Next time you’re visiting British Columbia’s Mount Robson Provincial Park and are looking for some off-the-beaten-track activity and adventure, then check out the Yellowhead Mountain Trail. Easily accessed from Highway 16 East, this short steep trail winds through some picturesque aspen and spruce stands and ends on a rocky outcrop providing stunning views of the mountains.
The Yellowhead Lake bridge connecting Highway 16 East with Lucerne, a historic rail town
Mount Robson Provincial Park, just west of Jasper National Park, features British Columbia’s highest peak (3, 954 meters) and is a designated UNESCO World Heritage Site. Not surprisingly, this park and campgrounds can be packed during peak season. The Yellowhead Mountain Trail, however, provides a great getaway for those wanting “solitude with a view.”
This park has three campgrounds; Robson River and Meadows and Lucerne, which is the easternmost site. From the Lucerne Campground, ride a couple kilometers east on Highway 16 and take the access road south across Yellowhead lake. This dirt road winds its way through the timber, past some interesting cabins, ending at the railroad. There is a kiosk (with a map) on the right and a private cottage just to the east. The trailhead is on the north side of the tracks. You can park or leave your bikes there.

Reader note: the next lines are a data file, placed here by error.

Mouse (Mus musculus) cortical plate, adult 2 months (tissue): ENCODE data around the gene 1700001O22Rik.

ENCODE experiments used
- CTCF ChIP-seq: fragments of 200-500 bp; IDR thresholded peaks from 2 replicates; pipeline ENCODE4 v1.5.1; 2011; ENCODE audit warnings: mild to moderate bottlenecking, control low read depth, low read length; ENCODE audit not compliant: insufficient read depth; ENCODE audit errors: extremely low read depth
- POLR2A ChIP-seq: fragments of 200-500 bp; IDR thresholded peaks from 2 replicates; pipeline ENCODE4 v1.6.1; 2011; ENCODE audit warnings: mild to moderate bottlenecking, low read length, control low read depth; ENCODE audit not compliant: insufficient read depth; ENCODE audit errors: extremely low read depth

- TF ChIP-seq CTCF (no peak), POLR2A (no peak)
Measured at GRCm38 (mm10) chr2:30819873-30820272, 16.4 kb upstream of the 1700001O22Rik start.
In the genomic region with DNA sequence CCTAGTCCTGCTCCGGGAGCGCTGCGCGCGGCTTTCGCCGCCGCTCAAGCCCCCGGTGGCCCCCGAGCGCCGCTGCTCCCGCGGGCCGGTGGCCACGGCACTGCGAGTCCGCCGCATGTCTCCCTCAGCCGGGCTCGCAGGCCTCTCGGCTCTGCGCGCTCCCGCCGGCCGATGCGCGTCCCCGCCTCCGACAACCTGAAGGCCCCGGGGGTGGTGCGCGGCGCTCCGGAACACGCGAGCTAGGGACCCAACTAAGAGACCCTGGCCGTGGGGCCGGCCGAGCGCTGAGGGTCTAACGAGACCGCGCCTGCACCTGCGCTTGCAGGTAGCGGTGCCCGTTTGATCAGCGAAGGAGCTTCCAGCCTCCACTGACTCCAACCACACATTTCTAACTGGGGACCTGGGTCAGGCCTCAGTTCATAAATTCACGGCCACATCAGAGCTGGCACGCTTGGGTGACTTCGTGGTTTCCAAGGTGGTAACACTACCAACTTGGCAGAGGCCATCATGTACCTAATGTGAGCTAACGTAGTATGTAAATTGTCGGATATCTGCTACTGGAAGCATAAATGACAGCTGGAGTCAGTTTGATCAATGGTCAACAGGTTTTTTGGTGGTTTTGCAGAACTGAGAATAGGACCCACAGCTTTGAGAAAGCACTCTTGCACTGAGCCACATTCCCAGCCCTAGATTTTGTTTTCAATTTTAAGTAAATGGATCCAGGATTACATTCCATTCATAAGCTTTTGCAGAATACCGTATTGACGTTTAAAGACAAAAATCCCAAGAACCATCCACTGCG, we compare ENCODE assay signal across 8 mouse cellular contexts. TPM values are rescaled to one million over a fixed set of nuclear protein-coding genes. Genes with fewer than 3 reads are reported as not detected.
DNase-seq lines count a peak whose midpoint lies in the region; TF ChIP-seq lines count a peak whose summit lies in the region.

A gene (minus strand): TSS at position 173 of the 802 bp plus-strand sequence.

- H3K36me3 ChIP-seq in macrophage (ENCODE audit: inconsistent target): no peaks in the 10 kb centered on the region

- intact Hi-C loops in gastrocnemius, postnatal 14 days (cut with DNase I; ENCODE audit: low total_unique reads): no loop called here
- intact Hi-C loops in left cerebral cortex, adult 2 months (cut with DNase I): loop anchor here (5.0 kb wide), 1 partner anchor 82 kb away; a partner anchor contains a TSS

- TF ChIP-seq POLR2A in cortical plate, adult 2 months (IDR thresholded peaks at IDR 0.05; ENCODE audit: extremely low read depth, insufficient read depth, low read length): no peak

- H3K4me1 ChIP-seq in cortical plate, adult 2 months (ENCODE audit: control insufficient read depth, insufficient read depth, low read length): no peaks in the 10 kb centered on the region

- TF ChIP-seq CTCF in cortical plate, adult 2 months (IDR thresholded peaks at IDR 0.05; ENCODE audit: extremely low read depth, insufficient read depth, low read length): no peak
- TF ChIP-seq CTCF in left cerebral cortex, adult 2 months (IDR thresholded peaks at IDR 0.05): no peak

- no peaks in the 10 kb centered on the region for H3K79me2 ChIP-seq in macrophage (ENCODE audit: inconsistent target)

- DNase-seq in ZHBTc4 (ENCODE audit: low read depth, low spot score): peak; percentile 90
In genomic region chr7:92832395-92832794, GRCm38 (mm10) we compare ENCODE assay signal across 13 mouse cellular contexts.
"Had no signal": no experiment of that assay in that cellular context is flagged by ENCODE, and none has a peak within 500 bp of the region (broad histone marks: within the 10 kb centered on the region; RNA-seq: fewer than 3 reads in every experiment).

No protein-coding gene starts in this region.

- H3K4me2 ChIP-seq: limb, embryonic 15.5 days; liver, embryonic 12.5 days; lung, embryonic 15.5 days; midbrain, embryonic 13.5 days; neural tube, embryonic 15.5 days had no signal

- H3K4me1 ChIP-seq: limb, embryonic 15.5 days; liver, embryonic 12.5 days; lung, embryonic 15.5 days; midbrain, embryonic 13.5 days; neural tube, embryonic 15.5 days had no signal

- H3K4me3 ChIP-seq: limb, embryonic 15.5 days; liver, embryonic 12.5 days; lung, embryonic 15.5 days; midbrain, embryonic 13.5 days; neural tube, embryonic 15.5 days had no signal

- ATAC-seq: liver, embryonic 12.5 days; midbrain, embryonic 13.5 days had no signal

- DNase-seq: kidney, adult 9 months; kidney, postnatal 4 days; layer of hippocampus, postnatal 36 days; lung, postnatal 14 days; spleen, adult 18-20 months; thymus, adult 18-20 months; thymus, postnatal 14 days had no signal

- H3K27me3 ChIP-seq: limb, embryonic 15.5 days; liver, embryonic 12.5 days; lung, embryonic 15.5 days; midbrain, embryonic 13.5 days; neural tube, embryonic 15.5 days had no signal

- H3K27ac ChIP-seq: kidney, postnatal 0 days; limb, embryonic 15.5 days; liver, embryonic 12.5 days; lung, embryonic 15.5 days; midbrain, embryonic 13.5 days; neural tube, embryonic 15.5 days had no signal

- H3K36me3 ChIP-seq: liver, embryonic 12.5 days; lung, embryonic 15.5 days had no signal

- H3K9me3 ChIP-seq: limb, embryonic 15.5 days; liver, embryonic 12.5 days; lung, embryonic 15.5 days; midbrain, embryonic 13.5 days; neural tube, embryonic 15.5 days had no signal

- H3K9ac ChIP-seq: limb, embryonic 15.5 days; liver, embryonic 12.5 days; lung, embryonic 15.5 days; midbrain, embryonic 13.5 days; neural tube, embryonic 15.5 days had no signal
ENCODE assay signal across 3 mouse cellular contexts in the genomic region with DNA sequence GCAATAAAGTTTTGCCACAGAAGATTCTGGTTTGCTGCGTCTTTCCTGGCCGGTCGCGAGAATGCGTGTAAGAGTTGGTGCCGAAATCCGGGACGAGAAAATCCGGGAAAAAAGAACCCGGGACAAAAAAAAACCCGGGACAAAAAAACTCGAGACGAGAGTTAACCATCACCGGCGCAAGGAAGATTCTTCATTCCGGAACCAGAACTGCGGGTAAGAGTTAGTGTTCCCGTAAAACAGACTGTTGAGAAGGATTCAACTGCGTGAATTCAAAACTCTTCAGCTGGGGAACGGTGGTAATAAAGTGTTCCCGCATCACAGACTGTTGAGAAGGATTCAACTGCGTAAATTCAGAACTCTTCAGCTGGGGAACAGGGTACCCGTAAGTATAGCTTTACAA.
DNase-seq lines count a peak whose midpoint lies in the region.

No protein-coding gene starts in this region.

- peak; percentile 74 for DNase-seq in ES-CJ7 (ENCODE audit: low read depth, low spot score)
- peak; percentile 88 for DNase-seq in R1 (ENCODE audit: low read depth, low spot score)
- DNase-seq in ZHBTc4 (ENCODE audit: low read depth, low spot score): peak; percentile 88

This historic buildings is dwarfed by Yellowhead Mountain to the north
Names after the Swiss town, Lucerne, BC was built at the terminus of the Canadian Northern Pacific Railway in 1913. At its peak it was populated by over three hundred people, however, in 1924, the railway division point–between this railway and the Grand Trunk Pacific Railway–was moved to Jasper, Alberta. Many railroad workers, their families and buildings followed suit. Sometime after World War 2, the railway station was demolished.
The grey-barked aspen contrasted sharply with the bright green herbs as we ascended the trail
The trailhead is located in a grassy clearing across the tracks.This trail ascends almost immediately along a narrow ridge through beautiful aspen and spruce stands. Fireweed, black twinberry, bunchberry and other native plants press in on the trail. As you gain elevation, the forest opens up and viewscapes to the southeast begin to emerge. Near the top, the terrain gets rockier and aspen gives way to pine–some dead and bright red–and stunted juniper.
Looking south at Mount Fitzwilliam and Sepulture Peak
A wooden bench greats you at the top of the trail. Here you can enjoy stunning views of Mount Fitzwilliam and Sepulture Peak. You can also look west down Yellowhead lake. This a great spot to soak up the view, meditate or enjoy the company of a good friend.
The Yellowhead Mountain Trail is ideal for campers or for those wanting a break from driving. Pack light for the one-hour round trip. Don’t forget you’re hiking in bear country: so bring your bear spray and make lots of noise! For more info about outdoor adventure in northern British Columbia go to Travel Northern BC. Visit Homepage for more..
About the Author
Troy Lee is passionate explorer-blogger of northern British Columbia’s backroads, backcountry, trails and history. Check out his website Ride the Wild: Exploring Northern BC by Bike.